The place is a restaurant consultant’s nightmare though: The wait for food is over an hour. Sometimes two. You can’t call up and order a pie either. You have to do it in person. Ask how long your order will take and you get a shrug. There’s a permanent line all the way out the door yet the only person allowed to touch the pizzas is DeMarco. He grows his own spices on the windowsill and cuts the basil right onto the pies with a pair of shears. Prices are double what other neighborhood pizzerias charge: A regular pie costs $20. A slice costs $5 (but you can only get one of those when DeMarco feels like it). Also, the place is a mess. No one wipes the tables after meals. Stacks of used bottles line the walls. Smoke from the ovens clogs the whole room.
I’m sure if you asked restaurant business experts, they’d say he should take phone orders and reservations. He should expand to a bigger location and hire others to work with him in the kitchen. He should clean the place up and buy some nicer tables. But it’s pretty clear that DeMarco doesn’t give a shit.
The freedom of small businesses
DeMarco doesn’t care about experts, franchising, or expansion because he doesn’t have to. That’s what you can do when you run your own small business. You can stay small. You can create your own thing and keep it the way you want it. You can take pride in what you’re creating and oversee everything that comes out of your oven. If people don’t like the wait, they can go somewhere else. If they don’t want to pay extra for the ingredients you grow yourself or import from Italy, that’s fine. You can be a perfectionist and take as long as you want. And the customers that care about what you care about will flock to you.
The reward: You get to satisfy customers and make money. But beyond that, you get to love what you do. Your work doesn’t feel like a job. It feels like art. You get to feel passion. Instead of counting the days to retirement, you keep working. Because you’re already doing what you love.
“There’s no money in the world they could pay me for it”
In “Charred Bubbles, and Other Secrets of the Slice,” DeMarco explains:
Nobody taught me to make the pizza. You gotta pick it up for yourself. All of these 40 years, I keep experimenting. My pizza is good, because I use fresh tomatoes. They come from Italy, from Salerno. Then I started to get mozzarella from Italy, from my hometown in the province of Caserta. It’s $8 a pound, and this parmesan, it’s $12. It comes twice a week. This might have been made two days ago, or three days ago.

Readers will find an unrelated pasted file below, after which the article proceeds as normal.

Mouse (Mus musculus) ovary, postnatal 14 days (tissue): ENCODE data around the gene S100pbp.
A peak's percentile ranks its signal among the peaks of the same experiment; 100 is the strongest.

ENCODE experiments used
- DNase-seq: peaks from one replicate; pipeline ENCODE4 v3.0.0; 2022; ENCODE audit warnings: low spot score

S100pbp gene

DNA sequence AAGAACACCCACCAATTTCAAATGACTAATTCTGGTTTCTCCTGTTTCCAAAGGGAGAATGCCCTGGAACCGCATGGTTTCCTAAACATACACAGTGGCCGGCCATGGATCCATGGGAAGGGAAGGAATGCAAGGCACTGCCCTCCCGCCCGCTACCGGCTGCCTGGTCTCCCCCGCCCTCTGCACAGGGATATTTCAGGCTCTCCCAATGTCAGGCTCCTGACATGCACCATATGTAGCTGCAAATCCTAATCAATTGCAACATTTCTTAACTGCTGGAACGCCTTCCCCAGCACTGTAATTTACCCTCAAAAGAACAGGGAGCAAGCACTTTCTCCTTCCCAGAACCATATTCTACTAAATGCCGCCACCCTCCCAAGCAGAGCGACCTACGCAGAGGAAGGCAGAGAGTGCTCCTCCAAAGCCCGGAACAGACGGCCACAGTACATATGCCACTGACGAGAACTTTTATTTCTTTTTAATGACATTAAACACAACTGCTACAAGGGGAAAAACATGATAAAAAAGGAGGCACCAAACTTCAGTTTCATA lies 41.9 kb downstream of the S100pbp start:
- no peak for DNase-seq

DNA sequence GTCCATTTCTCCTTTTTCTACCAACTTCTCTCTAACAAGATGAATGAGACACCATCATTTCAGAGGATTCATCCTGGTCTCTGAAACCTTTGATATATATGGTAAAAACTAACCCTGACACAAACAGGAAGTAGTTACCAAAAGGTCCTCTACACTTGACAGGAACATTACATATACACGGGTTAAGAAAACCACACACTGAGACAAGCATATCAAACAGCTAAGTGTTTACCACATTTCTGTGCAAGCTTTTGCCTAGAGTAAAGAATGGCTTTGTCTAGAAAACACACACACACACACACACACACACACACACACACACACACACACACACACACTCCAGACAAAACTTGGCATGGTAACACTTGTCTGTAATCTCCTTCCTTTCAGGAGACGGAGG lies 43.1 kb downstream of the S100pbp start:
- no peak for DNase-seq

I do this as an art. I don’t look to make big money. If somebody comes over here and offers me a price for the store, there’s no price. There’s no money in the world they could pay me for it. I’m very proud of what I do.
Here DeMarco explains how he makes his pies and whether he counts hours:
I come over here at 8 o’clock in the morning, sometimes 7, because I use fresh dough. I come from Italy, and I go back there every once in a while to see how they do it over there. They don’t throw it in the icebox. It’s not supposed to be cold dough. The fresh dough bubbles when you put it in the oven, and the bubbles get a little burnt. You see the pizza, and it’s got a lot of black spots, it’s Italian pizza. If you see pizza that’s straight brown, it’s not Italian pizza.
We make the dough three or four times a day, because I believe in fresh dough. Besides, when you use fresh dough, the pizza comes out thin, not thick.
We start to close at 10 o’clock, but I never count the hours, because I’m a farmer. We go into the farm early in the morning, and we go home when the moon arrives. No problem…
I don’t intend to retire. But I want my kids to take over the place. They’ve got to follow me. They’ve got to follow my idea. Like I said, I don’t take the shortcuts.
Pizza has become considered a fast food. This one is slow food. Anything you do, when you do it too fast, it’s no good. The way I make a pizza takes a lot of work. And I don’t mind work.
Here’s a video someone shot of DeMarco at work. As a video, it’s a bit slow-moving. But I guess that’s the point.